For as long as I can remember, I have been hosting fun giveaways on this site. They continue to be some of my most popular features. In recent months, I had found myself actually turning down some sponsors for giveaways, because I was just overwhelmed with the amount of work a blog giveaway can be. But, recently I sat down and actually carved out a plan of how I am going to run each giveaway so that it works best for me and for my sponsors. I want to get them as much exposure as possible, but I also want to retain the readers I attract. Here is some of what I am doing.
Make sure you get a contract (email will do) with your sponsor as far as what their expectations are. This includes your promotion on social media sites, which some social media sites actually prohibit in their TOS. Make sure which contest entries they are expecting and whether or not that goes against TOS of some sites or whether or not that is a good fit for your audience. Make sure everything is clear–will it include shipping and so on.
For your own site, are you doing this just as a paid assignment, or do you hope to get something out of it? Is this just a fun little reward for your existing followers, or do you want to use it to reach out to others and draw them in?
Do your research. Google this item and giveaway, and see what other bloggers have done. What did you like and what didn’t? What seemed to have more entries? Also, network with other bloggers to see if they have a history of not following through. Some companies don’t deliver prizes, they flake out and leave you hanging!
If you are doing a giveaway either with a sponsor, or self-sponsored, make sure you pick a prize that is not too universal but is a good fit for your site. What I mean is, if you have a huge cash prize–everyone wants cash! So you may get lots of traffic for the giveaway that isn’t lasting. If you pick a prize that fits your blog, then you and contest entrants already have something in common.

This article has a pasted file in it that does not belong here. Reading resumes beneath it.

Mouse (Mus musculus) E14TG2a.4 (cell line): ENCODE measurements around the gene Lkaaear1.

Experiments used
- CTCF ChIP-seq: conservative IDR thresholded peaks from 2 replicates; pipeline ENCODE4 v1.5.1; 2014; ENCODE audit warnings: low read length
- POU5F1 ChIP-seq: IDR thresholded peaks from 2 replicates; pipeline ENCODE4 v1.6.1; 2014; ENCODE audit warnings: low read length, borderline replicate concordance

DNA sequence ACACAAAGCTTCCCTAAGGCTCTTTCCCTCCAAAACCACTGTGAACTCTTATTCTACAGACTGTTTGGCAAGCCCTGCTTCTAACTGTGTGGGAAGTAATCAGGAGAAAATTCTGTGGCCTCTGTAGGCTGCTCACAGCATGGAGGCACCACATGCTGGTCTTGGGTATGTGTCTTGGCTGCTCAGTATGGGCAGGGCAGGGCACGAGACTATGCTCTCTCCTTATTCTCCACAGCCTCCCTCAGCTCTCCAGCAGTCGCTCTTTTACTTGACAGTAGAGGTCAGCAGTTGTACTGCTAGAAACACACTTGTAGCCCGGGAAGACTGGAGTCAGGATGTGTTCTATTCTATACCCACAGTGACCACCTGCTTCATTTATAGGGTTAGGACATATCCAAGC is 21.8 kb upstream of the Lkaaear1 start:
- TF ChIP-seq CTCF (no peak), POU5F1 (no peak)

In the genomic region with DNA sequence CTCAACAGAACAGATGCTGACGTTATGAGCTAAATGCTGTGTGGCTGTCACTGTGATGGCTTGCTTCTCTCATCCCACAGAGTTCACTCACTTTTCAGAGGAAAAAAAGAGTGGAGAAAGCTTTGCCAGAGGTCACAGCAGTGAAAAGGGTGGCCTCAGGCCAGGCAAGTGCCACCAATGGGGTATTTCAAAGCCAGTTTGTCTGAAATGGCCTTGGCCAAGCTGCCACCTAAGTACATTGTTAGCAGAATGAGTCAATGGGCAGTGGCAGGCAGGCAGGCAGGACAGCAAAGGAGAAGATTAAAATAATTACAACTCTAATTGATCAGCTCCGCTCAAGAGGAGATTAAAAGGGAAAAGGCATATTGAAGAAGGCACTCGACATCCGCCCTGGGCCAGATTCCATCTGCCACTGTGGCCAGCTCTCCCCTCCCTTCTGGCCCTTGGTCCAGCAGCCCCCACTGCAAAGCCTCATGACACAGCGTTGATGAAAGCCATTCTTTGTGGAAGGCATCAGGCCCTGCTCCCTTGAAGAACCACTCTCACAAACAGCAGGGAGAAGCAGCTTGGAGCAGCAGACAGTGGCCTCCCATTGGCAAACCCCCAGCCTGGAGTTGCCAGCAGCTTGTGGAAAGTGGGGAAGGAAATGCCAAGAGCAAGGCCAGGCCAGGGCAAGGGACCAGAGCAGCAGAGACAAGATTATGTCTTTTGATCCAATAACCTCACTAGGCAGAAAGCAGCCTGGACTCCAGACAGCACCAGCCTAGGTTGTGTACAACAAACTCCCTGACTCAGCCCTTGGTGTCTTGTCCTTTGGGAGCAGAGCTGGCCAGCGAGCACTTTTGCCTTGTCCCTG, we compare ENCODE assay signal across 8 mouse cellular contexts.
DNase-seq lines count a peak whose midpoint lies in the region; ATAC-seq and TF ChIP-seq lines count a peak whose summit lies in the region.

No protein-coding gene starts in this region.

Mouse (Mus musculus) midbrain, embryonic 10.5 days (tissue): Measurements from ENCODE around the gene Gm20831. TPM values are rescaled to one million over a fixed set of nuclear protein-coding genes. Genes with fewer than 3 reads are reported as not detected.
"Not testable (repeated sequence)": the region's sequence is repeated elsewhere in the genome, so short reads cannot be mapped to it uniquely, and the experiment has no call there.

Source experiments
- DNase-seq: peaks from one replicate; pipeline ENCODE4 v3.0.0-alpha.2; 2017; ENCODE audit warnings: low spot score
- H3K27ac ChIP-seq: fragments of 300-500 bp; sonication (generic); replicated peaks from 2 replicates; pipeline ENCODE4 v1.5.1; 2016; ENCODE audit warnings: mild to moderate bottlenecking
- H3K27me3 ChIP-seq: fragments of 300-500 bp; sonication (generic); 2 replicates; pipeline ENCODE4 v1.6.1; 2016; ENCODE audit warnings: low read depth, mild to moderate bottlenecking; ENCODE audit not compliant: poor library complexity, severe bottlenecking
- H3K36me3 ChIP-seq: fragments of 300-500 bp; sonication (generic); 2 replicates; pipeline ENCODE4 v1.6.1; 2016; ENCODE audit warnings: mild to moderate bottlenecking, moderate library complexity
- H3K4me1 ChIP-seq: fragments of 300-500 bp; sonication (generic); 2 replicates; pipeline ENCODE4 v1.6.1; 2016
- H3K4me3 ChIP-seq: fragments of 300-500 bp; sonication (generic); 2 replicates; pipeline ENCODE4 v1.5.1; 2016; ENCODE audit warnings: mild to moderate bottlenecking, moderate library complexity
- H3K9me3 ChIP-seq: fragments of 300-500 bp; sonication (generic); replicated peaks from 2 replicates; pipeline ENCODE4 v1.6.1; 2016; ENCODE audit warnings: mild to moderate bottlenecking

Choose your method and clarify prizes
Once you have determined your goals, determine what you are going to use to hold the contest. To have the reader just leave a comment, there are options like Random.org and AndTheWinnerIs (plug-in) and other similar options. I prefer to use the click & enter options that are out there like Rafflecopter and PromoSimple because they are easy to use and offer transparency in choosing a winner. There are other promotional apps that also can be loaded onto a Facebook page (Rafflecopter does this too) and I’m looking at adding a fun app to our next giveaway that will tie in mobile use as well.
Make sure you are clear on the prizes and delivery of said prizes. We once had a sponsor want us to ship an item that would have cost us at least $30-$40 to ship and one time I had a sponsor offer a very seasonal item during Thanksgiving week, only to later find out that they didn’t plan to deliver the prize until “within 6 months.”
Have well defined terms and read TOS
I have a pretty extensive Disclosure and Giveaway Policy that is constantly being added to and revised as I encounter new issues. I hyperlink it to the bottom of each giveaway and in the terms portion of the Rafflecopter entry form. Anyone is welcome to it, I just ask for a link back. No, all of your readers won’t read it, but at least you have something to go back to, in the event they are disappointed. We have also had some very impatient readers who expected same-day turn around on prize delivery, so we are able to point to our policy and say “This is when you can expect your prize.”